Giuseppe Arcimboldo Biography | Oil Painting Reproductions
1-16-1527 Milan, ITA – 7-11-1593 Milan, ITABack to Artist IndexView Artists Paintings
Giuseppe Arcimboldo began his artistic career by working on the stained glass windows in the Cathedral of Milan. In 1583 the Emperor Rudolf II moved the capital of the empire from Vienna to Prague, which became the cultural center of northern and central Europe and under Charles V, became for a time the center of the Holy Roman Empire.
Here Giuseppe Arcimboldo was employed by the Hapsburg rulers as an architect of the civic water works among other public projects, impresario of state occasions, curator of the imperial art collection and interior designer.
The bizarre Genius of Giuseppe Arcimboldo.
It was in Prague that he painted the works on which his reputation now rests. In 1591 he painted the portrait of Rudolf II, he portrays the emperor, a passionate lover of alchemy and scientific experiments, as the mythological deity Vertumnus, who was able to transform himself into various elements of nature. The extraordinary head is a virtuoso creation of flowers, fruits, and vegetables. The painting was originally at the center of a complex composition that included eight other works by Arcimboldo depicting the four seasons of the year and the four elements, here Rudolf II becomes the focal point of a wonderful allegory of an artificial world. Truly amazing, these works are centuries ahead of their time and remain a source of fascination today. Look at The Vegetable Gardener and Vegetables in a Bowl and The Cook and The Cooked these extraordinary paintings are totally different when turned upside down, they are the same paintings.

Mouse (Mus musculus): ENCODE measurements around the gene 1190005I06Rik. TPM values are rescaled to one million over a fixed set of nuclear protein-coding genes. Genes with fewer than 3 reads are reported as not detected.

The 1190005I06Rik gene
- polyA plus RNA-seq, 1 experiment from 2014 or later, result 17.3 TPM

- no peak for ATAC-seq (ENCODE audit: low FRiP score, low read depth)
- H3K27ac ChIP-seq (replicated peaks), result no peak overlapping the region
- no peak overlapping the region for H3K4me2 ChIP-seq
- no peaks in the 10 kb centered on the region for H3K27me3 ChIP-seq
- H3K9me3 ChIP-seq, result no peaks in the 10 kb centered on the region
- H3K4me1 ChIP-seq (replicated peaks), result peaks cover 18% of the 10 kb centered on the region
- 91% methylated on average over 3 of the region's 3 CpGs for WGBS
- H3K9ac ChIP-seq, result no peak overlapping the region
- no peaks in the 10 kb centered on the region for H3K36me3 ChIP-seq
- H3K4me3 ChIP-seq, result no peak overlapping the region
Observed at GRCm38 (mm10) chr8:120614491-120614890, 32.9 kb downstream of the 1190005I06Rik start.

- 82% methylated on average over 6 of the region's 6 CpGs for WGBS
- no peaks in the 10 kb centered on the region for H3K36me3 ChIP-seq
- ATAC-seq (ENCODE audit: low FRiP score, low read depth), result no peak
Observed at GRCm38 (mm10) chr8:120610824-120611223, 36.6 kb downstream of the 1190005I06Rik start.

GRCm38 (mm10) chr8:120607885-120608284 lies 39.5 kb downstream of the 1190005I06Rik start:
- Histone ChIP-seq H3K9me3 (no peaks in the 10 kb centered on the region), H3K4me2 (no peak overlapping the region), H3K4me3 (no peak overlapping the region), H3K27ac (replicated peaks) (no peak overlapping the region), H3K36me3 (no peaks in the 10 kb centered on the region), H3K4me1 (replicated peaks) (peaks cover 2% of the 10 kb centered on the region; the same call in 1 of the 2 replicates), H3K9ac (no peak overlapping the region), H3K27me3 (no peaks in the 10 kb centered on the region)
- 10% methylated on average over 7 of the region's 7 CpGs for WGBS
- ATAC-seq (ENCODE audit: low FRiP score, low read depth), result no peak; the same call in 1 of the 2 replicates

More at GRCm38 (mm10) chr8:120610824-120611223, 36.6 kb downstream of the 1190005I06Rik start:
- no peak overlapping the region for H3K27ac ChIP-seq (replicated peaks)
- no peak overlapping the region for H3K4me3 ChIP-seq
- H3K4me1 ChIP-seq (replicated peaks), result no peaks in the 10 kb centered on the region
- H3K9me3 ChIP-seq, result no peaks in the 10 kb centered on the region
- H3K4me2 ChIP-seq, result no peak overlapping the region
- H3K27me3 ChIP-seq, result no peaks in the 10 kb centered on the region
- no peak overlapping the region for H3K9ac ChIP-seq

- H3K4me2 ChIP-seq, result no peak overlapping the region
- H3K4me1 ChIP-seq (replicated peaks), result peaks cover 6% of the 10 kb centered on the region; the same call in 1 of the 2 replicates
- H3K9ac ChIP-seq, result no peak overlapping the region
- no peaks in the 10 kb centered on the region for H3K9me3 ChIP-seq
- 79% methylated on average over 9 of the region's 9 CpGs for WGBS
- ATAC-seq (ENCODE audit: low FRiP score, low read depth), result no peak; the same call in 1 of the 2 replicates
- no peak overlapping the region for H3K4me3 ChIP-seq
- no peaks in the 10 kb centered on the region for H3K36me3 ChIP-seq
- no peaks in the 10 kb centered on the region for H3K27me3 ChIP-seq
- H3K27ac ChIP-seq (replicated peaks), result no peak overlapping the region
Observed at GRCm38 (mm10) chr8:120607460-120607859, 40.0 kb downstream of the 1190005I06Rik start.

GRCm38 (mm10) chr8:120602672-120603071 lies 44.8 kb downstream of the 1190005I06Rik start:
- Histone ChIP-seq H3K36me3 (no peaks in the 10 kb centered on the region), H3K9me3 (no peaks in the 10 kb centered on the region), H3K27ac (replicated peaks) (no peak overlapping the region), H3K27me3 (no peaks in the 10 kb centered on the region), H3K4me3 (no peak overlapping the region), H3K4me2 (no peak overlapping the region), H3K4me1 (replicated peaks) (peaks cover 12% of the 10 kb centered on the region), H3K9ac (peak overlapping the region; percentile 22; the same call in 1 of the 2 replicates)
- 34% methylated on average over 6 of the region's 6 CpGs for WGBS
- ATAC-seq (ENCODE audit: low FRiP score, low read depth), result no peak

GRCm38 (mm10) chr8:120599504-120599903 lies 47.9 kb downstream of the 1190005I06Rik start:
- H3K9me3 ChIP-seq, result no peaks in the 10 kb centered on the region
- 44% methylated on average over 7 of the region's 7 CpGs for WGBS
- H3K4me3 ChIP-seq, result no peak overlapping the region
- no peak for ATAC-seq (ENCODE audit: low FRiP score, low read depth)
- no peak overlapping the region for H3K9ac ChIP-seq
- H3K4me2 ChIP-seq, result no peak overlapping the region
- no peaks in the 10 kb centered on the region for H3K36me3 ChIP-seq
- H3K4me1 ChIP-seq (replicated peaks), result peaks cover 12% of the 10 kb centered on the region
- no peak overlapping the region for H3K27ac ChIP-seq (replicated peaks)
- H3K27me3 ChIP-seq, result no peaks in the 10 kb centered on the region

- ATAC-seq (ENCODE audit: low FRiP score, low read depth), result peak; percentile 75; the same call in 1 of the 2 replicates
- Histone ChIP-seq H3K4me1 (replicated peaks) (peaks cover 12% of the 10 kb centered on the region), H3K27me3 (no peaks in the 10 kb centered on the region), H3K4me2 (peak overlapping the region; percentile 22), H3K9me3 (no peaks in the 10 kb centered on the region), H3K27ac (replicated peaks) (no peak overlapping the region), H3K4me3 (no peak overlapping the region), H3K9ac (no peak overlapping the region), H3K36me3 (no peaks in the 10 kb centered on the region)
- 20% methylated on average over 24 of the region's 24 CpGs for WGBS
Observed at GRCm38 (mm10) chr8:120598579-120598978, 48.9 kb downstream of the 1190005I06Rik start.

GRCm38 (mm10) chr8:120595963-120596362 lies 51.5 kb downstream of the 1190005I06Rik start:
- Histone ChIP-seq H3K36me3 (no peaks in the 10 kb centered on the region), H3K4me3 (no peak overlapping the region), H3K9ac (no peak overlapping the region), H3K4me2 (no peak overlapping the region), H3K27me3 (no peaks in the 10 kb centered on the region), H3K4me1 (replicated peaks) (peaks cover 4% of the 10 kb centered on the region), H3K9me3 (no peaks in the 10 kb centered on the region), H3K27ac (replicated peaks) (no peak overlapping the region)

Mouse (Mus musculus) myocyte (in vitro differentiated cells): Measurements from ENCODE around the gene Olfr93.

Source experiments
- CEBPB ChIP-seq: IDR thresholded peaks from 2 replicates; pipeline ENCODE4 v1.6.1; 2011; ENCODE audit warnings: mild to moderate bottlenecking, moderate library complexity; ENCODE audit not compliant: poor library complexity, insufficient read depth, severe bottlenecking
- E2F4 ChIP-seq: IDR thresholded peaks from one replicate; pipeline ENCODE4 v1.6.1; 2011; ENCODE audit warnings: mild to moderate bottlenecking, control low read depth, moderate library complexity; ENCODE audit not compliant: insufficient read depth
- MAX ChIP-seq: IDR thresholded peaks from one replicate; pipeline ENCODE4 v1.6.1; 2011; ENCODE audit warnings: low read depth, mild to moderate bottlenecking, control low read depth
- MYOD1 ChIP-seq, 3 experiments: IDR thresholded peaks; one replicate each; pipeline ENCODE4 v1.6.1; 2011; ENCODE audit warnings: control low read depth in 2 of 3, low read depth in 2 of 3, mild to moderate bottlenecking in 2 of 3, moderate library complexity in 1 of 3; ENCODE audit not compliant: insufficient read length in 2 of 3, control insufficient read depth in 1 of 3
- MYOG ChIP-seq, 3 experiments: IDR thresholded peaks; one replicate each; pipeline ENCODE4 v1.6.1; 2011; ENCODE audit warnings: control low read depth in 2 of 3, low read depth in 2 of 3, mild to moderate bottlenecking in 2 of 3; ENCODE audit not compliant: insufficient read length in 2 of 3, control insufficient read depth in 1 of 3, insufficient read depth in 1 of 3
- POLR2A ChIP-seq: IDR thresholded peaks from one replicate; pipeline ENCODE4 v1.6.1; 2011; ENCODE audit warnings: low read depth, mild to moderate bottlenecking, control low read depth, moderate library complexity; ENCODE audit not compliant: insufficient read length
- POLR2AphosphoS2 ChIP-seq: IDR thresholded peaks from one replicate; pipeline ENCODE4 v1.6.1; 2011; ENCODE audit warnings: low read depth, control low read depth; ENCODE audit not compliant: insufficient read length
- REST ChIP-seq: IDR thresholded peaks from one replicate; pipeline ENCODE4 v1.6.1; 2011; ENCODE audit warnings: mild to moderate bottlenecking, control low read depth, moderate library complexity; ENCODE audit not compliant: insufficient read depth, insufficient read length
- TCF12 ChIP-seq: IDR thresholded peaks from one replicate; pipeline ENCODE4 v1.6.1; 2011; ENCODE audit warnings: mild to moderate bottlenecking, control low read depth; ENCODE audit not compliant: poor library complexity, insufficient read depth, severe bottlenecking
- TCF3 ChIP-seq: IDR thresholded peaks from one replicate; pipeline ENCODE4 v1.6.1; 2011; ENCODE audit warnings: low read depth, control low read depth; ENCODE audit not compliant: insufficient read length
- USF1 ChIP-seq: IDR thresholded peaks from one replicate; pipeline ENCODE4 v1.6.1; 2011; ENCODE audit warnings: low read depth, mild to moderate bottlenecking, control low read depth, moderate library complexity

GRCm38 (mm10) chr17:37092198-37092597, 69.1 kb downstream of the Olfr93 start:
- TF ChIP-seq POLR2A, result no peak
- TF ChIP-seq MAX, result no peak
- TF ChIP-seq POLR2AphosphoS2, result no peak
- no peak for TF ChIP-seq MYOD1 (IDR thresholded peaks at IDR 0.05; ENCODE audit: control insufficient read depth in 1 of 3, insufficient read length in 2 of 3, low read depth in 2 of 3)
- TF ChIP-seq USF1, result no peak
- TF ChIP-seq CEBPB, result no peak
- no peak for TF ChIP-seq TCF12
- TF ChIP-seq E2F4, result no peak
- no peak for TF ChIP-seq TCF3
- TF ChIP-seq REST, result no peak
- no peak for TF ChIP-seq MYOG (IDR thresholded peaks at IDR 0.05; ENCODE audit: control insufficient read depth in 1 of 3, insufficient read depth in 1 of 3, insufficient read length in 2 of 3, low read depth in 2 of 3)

Surrealism 300 years before Surrealism.
In the portrait now represented by several copies called The Librarian, (shown below) Arcimboldo used objects that signified the book culture at that time, such as the curtain that created individual study rooms in a library. The animal tails, which became the beard of the portrait, were used as dusters. By using everyday objects, the portraits were decoration and still-life paintings at the same time
Arcimboldo in his exploration of human portraits composed of non-human and inanimate objects he was far ahead of his time, anticipating Surrealists by several centuries. His fantastic heads symbolizing the four seasons were made up of pieces of landscape, flowers, vegetables and animals, even pots and pans and other mundane articles from everyday life, all executed in brilliant colors with an extraordinary attention to detail.
The bizarre artworks of Giuseppe Arcimboldo, especially his multiple images and visual puns, were rediscovered in the early 20th century by Surrealist artists such as Salvador Dalí.
Art Movement History: Mannerism, Surrealism
Artists Influencing Giuseppe Arcimboldo: Stained glass
He Traveled To Czech
Painters Giuseppe Arcimboldo Influenced: Shigeo Fukuda, Istvan Orosz, Octavio Ocampo, Sandro del Prete, Salvador Dalí